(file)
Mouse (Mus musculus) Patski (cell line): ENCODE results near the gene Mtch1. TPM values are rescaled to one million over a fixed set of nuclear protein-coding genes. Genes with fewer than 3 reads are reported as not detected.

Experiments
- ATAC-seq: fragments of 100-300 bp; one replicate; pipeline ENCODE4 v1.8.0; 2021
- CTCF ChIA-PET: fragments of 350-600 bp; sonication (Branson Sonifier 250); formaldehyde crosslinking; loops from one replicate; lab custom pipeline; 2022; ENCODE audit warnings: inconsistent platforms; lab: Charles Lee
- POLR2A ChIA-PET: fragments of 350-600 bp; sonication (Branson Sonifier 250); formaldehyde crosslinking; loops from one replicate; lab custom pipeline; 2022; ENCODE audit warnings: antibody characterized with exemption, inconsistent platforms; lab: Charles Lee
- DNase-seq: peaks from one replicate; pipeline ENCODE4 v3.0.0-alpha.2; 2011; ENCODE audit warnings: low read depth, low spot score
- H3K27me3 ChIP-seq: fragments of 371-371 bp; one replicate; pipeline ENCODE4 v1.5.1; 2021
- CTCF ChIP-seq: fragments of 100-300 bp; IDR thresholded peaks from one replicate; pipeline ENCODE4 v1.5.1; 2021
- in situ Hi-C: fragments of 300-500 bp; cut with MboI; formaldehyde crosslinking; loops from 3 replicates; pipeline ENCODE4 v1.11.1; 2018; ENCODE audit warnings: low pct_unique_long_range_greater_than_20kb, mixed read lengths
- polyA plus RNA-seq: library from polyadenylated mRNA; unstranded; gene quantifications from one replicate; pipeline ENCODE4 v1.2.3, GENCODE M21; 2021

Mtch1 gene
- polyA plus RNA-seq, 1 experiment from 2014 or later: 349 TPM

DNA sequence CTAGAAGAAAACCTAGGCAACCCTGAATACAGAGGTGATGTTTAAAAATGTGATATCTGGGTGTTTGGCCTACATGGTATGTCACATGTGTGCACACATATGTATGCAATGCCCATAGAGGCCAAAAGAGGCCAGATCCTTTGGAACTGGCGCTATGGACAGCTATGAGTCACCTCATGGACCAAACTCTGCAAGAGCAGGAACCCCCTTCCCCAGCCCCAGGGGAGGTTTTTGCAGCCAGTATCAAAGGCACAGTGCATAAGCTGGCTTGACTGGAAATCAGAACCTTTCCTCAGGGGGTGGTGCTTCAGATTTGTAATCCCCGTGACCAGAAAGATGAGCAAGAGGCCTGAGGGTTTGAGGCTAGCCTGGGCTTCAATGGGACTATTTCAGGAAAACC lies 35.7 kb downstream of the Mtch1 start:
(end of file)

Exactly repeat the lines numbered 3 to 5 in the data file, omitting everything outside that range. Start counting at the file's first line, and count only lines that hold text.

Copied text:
- ATAC-seq: fragments of 100-300 bp; one replicate; pipeline ENCODE4 v1.8.0; 2021
- CTCF ChIA-PET: fragments of 350-600 bp; sonication (Branson Sonifier 250); formaldehyde crosslinking; loops from one replicate; lab custom pipeline; 2022; ENCODE audit warnings: inconsistent platforms; lab: Charles Lee
- POLR2A ChIA-PET: fragments of 350-600 bp; sonication (Branson Sonifier 250); formaldehyde crosslinking; loops from one replicate; lab custom pipeline; 2022; ENCODE audit warnings: antibody characterized with exemption, inconsistent platforms; lab: Charles Lee